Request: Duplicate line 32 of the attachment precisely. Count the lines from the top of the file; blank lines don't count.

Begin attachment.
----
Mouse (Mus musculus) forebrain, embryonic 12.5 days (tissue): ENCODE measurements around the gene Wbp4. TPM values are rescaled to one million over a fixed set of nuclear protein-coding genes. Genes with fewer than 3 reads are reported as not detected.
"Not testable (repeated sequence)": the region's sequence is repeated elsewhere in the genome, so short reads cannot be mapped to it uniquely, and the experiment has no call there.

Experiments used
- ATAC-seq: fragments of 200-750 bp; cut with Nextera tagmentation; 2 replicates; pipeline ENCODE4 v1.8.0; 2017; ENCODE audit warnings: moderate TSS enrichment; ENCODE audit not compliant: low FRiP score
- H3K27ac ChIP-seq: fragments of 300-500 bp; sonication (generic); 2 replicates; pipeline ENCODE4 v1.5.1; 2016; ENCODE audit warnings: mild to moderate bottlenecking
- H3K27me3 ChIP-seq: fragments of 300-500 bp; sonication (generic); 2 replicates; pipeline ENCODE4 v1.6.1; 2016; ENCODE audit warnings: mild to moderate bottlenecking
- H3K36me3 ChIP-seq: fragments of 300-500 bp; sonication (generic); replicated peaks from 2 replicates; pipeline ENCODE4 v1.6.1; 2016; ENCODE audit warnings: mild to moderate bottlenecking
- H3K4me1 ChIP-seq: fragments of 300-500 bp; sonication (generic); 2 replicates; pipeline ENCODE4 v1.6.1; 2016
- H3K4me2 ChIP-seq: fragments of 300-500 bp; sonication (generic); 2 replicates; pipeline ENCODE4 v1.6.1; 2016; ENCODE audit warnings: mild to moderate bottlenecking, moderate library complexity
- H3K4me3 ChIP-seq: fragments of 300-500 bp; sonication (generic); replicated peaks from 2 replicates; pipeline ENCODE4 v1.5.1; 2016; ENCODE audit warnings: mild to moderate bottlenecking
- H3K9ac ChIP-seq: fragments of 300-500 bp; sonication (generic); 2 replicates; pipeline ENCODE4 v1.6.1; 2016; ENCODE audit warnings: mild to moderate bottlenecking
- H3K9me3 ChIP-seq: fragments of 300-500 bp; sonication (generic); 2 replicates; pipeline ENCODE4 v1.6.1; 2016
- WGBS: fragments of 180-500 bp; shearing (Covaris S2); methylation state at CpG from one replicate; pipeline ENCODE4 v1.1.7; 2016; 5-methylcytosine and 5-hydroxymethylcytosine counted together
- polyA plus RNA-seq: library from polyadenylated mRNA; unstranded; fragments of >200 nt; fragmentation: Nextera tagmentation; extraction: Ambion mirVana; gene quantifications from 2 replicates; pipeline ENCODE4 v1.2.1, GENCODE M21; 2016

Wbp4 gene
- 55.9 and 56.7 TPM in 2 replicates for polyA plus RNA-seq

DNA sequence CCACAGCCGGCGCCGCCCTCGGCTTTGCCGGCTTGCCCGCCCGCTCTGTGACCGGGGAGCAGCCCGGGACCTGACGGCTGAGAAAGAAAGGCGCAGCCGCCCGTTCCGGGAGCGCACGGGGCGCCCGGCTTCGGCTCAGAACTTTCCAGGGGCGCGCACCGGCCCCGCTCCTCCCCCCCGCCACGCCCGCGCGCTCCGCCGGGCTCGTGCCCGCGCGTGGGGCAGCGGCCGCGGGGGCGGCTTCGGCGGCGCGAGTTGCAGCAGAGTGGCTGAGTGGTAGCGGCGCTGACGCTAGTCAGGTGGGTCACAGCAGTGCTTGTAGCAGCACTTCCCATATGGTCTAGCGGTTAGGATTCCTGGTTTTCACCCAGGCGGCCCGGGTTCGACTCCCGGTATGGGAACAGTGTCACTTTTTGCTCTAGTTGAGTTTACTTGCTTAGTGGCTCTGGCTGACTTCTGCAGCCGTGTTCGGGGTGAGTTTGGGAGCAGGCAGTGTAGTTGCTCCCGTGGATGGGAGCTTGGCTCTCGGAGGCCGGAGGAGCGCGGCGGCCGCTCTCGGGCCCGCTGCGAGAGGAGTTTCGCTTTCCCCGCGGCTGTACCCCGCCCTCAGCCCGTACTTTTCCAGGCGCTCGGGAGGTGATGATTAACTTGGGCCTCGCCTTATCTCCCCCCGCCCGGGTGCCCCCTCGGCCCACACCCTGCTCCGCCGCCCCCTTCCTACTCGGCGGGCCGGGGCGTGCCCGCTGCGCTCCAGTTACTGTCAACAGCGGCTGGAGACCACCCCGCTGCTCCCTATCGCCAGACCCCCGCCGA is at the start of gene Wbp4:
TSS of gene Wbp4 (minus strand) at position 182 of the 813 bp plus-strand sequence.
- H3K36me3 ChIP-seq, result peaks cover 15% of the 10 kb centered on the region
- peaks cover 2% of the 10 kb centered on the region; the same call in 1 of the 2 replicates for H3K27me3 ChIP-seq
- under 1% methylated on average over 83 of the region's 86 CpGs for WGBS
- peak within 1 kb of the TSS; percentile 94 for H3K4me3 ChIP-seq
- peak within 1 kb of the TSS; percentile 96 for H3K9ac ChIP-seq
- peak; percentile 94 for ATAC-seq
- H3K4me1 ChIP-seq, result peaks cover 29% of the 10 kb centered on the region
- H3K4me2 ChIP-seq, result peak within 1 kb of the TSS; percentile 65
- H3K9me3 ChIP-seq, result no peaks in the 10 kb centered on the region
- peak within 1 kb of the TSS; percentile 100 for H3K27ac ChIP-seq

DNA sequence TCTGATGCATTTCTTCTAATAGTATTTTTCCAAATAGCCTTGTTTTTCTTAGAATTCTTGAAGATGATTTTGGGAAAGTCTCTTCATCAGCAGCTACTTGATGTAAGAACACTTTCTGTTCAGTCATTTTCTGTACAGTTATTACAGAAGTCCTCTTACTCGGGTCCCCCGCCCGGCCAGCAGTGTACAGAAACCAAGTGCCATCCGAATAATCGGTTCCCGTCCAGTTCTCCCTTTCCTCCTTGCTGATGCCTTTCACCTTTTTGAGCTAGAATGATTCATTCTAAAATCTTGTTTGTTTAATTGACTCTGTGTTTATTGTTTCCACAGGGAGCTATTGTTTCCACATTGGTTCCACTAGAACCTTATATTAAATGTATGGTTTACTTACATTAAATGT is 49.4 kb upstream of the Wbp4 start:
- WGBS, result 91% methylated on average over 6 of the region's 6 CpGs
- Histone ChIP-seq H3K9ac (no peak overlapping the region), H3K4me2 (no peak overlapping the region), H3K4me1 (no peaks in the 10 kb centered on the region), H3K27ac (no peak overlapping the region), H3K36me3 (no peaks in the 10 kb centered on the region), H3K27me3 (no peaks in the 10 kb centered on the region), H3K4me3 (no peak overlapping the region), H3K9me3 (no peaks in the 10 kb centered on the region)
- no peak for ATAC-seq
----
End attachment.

- no peak for ATAC-seq